Paige's CO2 Adventure

UCLA is in the final four?

On the boat the only source of news is a little pdf that is posted online daily with the top stories in the New York times. I check it every coupe of days and from what I can tell March has been a relatively uneventful month… Still, what small amounts of news I do consume have been strange to hear. The shooting in Boulder really hit me hard, and its been difficult having such limited resources and not being able to be there for my friends in the aftermath. On the opposite end of things, I just got an email from UCLA about buying final four tickets!!?? I thought we didn’t even win the PAC 12 tournament!?

Being disconnected is for the most part wonderful, but sometimes rather strange.

CO2 and water? Whats the big deal?

Seeing as this newsletter is titled "Paiges CO2 adcenture" I think its time we talk about carbon dioxide and the ocean. Strap in, its time to tie together CO2, ocean acidification, and pH.

How does it happen?
Carbon dioxide (CO2) is a gas, soluble in water. (if this seems strange, think about soda! Those bubbles are CO2!) When it dissolves in water, it reacts with another inorganic carbon compound, bicarbonate, and water. Through a series of carbon reactions, a Hydrogen atom is freed. Hydrogen (H+) decreases the pH and increases the acidity (1 being something very acidic on the pH scale)

Why is it important?
Do you like things with shells?? Those things like bicarbonate. When CO2 reacts with bicarbonate, that means that less is available to our shelled friends. As a result, those shells are not able to grow strong or big, or grow at all. Acidification has impacts that are further reaching than merely shell forming organisms, but its in those organisms that we are seeing the most immediate and tangible impacts.

How do we measure it? (on this cruise at least)
Water samples are collected. This sample is gas sensitive. This means that we must get the water out of the bottle quickly after it is opened before it is contaminated with the ambient atmospheric CO2 concentrations. The ambient atmosphere will impact the carbonate chemistry and therefore the pH.
On this ship they are using a Spectra-photometric analysis. A dye is injected into the sample, which is sensitive to the acid base ratio of that sample. An image is captured of the dyed sample. The spectra, or unique wavelengths of light, present in the image indicate how much acid or base is in the sample, which therefore tells us the pH.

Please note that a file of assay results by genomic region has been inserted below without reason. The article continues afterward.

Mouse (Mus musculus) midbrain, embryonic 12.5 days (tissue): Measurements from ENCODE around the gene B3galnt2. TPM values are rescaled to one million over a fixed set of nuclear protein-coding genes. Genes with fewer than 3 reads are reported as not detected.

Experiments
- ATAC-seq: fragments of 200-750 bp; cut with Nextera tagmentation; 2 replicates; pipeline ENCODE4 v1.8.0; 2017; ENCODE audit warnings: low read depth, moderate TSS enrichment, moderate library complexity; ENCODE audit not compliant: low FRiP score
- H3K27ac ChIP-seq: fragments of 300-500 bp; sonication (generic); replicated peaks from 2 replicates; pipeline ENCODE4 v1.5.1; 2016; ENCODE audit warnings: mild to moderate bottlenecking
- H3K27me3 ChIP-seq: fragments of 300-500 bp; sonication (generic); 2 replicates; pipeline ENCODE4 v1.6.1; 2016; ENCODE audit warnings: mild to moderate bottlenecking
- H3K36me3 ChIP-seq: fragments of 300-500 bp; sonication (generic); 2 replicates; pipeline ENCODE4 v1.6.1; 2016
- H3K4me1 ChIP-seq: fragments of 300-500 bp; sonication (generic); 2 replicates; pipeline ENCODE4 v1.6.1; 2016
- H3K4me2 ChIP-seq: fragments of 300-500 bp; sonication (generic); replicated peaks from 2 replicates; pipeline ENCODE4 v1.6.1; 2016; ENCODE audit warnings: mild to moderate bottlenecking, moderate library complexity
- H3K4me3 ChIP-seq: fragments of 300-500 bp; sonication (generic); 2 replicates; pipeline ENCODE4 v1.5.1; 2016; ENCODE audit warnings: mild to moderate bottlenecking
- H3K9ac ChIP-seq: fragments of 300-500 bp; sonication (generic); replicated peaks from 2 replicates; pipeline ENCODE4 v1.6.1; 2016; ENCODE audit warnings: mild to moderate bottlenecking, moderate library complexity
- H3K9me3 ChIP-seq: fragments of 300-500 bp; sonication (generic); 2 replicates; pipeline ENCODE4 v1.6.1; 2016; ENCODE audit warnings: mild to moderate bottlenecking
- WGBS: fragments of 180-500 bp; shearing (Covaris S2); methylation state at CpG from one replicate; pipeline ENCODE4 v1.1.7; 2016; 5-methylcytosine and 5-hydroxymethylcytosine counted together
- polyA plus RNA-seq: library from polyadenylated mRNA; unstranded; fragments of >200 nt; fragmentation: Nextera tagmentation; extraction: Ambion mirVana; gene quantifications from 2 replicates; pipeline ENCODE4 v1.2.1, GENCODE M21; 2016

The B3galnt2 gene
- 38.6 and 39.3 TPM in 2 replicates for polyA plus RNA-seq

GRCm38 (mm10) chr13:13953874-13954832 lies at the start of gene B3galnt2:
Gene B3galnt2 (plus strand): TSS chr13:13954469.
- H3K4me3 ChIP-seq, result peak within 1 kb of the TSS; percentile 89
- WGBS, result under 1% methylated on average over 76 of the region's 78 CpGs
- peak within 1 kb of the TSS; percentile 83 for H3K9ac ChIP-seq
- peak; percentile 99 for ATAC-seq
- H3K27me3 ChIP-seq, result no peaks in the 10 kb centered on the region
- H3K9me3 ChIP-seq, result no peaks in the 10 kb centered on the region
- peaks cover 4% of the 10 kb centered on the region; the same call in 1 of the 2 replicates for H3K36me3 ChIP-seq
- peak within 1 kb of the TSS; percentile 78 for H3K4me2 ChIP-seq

The dye being injected to the sample

Where the spectral image is captured
What might this cruise tell us about it?
Nothing earth shattering. GO SHIP cruises are repeated tracks of swaths of ocean done so that we have a better temporal resolution, meaning we can watch how the ocean has evolved over time. The surface measurements of CO2 would be what I suspect would be the most interesting compared to previous cruises. Have we increased CO2? (spoiler: yes) How much if so?
Part of the machine we use to measure pH! Red circle is the sample, Light blue is the dye, and black is the machine that captures the image of the dyed sample and determines a pH from the ratio of colors in the image.

Captians Log

Wednesday 3-31-21
We made cold brew!! The coffee culture on this ship is impressive! I’ve heard some horror stories of coffee that would make paint melt on other ships, and I was bracing for the worst. I should have remembered that coffee is the fuel of science, and scientists treat it much like they do their other valued experiments. Good equipment, quality supplies, methodical practice. The beans are good, there’s plenty of supplies, and everyone is happily caffeinated. Cass, my shift partner and emerging closest friend on this ship, and I want to complete the circle and add cold brew to the ships coffee supply. Our experiment began with a French press sitting in the biolab over night. The result? Perfection. As the temps and humidity rise we plan on scaling up our operation. The galley provided us a pitcher and we’ve acquired some large bean donations. I will keep you updated on this rapidly evolving venture.

The morning shift has left us little treats, and in return we leave them notes and drawings. Last night they learned how to use the label maker and immortalized me with the nickname “Grandpa Paige” for my love of maritime history, taste in jazz, and affinity for “classic” movies (all of which make me get along great with the 70-year-old marine tech on board. His name is John and were becoming best friends). I have never been so honored. Finally, at the end of my shift tonight I made a Singing in the Rain joke over the radio and it landed.

Where is the Thomas Thompson right now?

Lets find out!


Clockwise from left: Abby and Daniela enjoying the doldrums and the sun, a pretty afternoon CTD drop, myself and this wonderful piece of science, and the sample bay on a morning shift. 
XOXO Paige Hoel

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